When you’ve invested good money in a new motorcycle, it really pays to know how to take care of it! Some people buy motorcycles thinking that taking care of one will be no different than looking after a car, but they’re wrong. While there is certainly some crossover in principle, the two vehicle types are very different beasts.

Below are some key tips that will hopefully assist you in taking better care of your own motorcycle.

1. Brush Up on Motorcycle Knowledge

First of all, having more knowledge about motorcycles in general will help you take better care of your own bike. To do this, why not find the best and most authoritative motorcycle blogs to follow and learn from? Simple articles and other information on platforms like these can help you learn how to avoid bad habits, how to better enjoy your riding experience, as well as how you might be able to fix things if and when they go wrong.

In addition, the more you know, the less likely you are to become a victim of an unscrupulous mechanic who wants to overcharge a naive first-time rider for maintenance and repairs that they don’t really need.

2. Get a Paint Coating

Whether you look for motorbike paint coat options that are simpler, or a little more complex and expensive, the principle of looking after the paint is a good one to follow. The first thing people will notice about your bike is how good it looks and the paint job on it has a lot to do with that, not to mention the cleanliness of the metal parts, the badging, and so on.

Paint protection will help to ensure that although your bike is so exposed to the elements when you’re riding it, the bike’s colour and splendour will always be able to shine through.

3. Regular Oil Changes and Chain Lubrication

Two key pieces of maintenance that you simply cannot ignore are oil changes and chain lubrication. For a motorcycle, an oil change is usually needed every 3,500 to 4,500 kilometres, or once a year for conventional oils. If your bike uses a more modern and cutting-edge synthetic oil, then you can push it longer, perhaps up to 11,000 miles. There are also oils in between that might need replacing about every 6,000-8,000 miles.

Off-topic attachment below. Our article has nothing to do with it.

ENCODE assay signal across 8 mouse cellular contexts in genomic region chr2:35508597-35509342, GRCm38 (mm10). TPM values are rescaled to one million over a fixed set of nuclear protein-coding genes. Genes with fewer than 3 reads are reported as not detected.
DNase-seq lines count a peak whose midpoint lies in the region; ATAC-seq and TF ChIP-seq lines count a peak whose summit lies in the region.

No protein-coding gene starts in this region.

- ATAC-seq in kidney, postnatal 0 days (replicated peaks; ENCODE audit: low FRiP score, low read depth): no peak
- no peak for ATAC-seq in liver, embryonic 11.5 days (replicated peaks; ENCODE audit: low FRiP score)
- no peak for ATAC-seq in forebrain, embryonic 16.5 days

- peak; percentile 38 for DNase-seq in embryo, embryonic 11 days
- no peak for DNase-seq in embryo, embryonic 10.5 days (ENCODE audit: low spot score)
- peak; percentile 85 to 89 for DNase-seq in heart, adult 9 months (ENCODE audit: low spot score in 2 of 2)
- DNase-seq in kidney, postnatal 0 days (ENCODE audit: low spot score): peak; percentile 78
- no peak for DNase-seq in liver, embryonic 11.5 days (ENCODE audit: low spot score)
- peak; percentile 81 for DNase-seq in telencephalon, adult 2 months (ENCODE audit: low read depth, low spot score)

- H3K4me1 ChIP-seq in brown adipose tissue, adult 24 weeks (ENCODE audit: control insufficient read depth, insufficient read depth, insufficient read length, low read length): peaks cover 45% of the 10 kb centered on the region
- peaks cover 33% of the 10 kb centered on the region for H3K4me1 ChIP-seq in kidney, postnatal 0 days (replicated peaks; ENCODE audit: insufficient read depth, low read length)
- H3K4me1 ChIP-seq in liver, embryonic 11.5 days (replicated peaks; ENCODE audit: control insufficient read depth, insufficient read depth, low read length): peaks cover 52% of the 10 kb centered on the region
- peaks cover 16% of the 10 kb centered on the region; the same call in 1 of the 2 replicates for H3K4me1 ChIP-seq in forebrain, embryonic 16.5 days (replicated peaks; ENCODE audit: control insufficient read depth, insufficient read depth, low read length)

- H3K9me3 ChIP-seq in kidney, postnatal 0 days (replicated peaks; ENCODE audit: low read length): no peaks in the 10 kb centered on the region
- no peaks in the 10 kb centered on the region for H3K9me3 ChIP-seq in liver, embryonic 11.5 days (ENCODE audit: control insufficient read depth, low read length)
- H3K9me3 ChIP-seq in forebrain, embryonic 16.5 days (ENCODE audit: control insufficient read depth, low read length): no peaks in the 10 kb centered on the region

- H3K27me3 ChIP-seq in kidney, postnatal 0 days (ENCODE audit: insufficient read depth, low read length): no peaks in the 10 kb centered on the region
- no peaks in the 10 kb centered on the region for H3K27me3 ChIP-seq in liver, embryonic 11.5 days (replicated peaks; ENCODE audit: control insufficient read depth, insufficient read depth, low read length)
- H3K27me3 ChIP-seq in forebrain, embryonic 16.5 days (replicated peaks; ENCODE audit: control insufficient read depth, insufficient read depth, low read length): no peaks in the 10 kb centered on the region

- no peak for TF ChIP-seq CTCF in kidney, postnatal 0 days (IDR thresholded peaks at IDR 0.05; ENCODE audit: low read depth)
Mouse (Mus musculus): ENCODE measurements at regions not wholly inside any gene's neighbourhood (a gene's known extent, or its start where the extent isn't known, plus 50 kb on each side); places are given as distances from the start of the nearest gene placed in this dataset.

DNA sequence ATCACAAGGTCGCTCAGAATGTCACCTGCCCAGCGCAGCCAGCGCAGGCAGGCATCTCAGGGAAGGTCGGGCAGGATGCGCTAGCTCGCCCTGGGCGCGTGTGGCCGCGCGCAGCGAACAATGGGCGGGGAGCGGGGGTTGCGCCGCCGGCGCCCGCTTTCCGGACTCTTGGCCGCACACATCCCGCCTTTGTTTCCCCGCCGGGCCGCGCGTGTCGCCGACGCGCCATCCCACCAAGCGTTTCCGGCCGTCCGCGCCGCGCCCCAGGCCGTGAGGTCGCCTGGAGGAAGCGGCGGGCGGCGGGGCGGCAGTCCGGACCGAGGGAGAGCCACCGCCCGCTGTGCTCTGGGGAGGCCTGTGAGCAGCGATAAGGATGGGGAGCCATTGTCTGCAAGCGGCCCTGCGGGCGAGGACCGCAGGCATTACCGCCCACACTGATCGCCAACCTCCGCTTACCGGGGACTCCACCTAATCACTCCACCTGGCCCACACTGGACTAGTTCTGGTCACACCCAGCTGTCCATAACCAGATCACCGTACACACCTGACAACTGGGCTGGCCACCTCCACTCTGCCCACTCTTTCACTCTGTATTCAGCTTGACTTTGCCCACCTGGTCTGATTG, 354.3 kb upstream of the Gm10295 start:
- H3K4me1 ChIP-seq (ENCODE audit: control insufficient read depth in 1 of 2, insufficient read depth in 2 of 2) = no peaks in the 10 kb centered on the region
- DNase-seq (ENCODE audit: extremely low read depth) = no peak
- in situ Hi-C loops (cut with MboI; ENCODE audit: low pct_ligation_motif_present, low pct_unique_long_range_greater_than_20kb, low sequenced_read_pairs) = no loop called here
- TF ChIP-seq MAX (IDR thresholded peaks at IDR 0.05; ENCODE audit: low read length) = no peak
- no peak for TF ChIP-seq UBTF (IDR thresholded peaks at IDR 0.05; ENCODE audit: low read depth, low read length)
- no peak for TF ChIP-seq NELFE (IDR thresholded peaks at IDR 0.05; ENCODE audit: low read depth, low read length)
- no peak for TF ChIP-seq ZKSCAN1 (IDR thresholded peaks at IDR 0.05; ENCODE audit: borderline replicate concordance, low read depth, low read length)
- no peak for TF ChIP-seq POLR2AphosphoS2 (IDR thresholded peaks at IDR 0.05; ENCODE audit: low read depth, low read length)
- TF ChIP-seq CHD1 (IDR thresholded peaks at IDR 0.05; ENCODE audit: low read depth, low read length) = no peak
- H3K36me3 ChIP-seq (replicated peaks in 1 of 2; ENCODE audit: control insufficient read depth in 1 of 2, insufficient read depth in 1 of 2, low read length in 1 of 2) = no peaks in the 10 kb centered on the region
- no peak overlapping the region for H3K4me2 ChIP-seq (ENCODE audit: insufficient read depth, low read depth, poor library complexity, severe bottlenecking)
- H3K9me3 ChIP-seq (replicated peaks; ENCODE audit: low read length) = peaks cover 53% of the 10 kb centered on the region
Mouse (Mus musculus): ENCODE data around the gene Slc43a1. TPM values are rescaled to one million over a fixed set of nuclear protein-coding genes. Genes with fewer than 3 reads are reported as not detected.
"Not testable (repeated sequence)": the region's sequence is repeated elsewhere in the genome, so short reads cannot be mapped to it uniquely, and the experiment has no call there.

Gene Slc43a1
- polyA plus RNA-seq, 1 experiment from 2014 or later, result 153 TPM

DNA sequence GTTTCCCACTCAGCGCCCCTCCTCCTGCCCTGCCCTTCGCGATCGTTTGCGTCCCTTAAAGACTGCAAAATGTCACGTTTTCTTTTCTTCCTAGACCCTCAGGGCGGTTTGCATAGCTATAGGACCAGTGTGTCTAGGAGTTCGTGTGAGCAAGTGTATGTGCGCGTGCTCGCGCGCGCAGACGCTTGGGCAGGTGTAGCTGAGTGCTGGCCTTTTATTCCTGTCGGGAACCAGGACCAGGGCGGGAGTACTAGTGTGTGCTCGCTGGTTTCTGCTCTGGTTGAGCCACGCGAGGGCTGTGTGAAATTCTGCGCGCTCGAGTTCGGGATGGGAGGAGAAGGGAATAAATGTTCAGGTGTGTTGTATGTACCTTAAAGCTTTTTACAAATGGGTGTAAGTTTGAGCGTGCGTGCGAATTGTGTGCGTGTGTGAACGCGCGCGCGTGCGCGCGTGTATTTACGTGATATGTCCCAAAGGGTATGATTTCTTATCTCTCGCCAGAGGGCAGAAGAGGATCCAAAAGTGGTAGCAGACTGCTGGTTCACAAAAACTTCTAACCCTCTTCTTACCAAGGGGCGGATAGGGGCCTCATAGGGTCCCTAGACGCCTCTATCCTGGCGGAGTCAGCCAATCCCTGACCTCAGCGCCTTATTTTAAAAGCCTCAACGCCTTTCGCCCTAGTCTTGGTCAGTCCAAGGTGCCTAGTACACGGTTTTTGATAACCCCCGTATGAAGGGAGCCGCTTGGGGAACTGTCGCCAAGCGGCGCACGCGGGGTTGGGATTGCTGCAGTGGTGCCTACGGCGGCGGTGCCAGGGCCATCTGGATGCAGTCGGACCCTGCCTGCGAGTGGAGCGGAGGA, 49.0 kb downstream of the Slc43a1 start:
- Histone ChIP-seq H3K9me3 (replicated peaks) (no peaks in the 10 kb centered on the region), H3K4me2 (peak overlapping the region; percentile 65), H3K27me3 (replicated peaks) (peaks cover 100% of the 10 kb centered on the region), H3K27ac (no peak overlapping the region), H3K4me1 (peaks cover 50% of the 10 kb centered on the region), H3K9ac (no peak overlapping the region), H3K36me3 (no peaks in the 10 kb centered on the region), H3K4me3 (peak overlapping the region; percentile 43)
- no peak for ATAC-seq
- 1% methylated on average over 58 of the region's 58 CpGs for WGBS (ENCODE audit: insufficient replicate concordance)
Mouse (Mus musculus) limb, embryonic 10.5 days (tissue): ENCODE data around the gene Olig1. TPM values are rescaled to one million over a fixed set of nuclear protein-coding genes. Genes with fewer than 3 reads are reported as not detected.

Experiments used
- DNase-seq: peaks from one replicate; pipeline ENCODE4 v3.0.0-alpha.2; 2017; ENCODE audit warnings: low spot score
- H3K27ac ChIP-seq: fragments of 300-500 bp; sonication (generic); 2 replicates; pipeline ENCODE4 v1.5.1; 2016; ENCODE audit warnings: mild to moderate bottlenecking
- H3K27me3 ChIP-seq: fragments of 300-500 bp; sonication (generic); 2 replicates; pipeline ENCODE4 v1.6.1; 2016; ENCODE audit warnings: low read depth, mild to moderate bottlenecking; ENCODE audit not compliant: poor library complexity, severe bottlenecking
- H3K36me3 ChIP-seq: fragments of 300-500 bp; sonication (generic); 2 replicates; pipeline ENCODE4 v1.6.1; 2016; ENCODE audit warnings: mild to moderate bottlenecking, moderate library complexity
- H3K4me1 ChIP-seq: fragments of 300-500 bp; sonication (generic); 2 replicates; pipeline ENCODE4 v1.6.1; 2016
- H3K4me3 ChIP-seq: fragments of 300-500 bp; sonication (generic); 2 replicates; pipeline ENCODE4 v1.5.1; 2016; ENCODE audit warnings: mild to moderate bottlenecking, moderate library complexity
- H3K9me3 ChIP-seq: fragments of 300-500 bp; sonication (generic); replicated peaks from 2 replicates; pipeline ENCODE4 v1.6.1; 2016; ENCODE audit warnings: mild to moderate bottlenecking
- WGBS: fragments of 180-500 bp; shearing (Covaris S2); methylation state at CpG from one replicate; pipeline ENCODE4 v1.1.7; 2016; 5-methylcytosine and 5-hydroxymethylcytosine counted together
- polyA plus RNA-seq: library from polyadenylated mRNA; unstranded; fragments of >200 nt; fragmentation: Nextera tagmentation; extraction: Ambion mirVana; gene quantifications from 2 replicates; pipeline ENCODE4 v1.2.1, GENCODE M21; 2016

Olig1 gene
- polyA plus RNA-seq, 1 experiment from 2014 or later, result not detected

Check your owner’s manual and double check with your mechanic to be sure which oil is needed, and how long is recommended between changes. You should find it in your owner’s manual maintenance section where there is usually a full OEM-recommended maintenance schedule.

Lubricating the chain is another key bit of maintenance that you can’t ignore. It needs doing roughly every 500-1000 kilometres as conditions dictate. Taking time to have the chain lubricated will always cost less than having to replace it!

4. Keep a Close Eye on the Tyres

The first thing to remember is that regardless of the brand, apparent quality, or how little you’ve ridden your motorcycle overall, the tyres never last past 10 years. The best rule of thumb when it comes to looking after your motorcycle’s tyres is to have them inspected each year as part of your regular service. If the tread is worn to 1.6mm or less, then you are already riding on unsafe tyres.

5. Take the Bike Out Regularly

Finally, the battery on your motorcycle will drain all the way down if you don’t take it out regularly. The fuel also deteriorates when it is left sitting there for long periods of time. Riding at least once a week for 20-30 minutes is the minimum amount of riding you should undertake to keep your bike in decent shape. Adding to that will always help.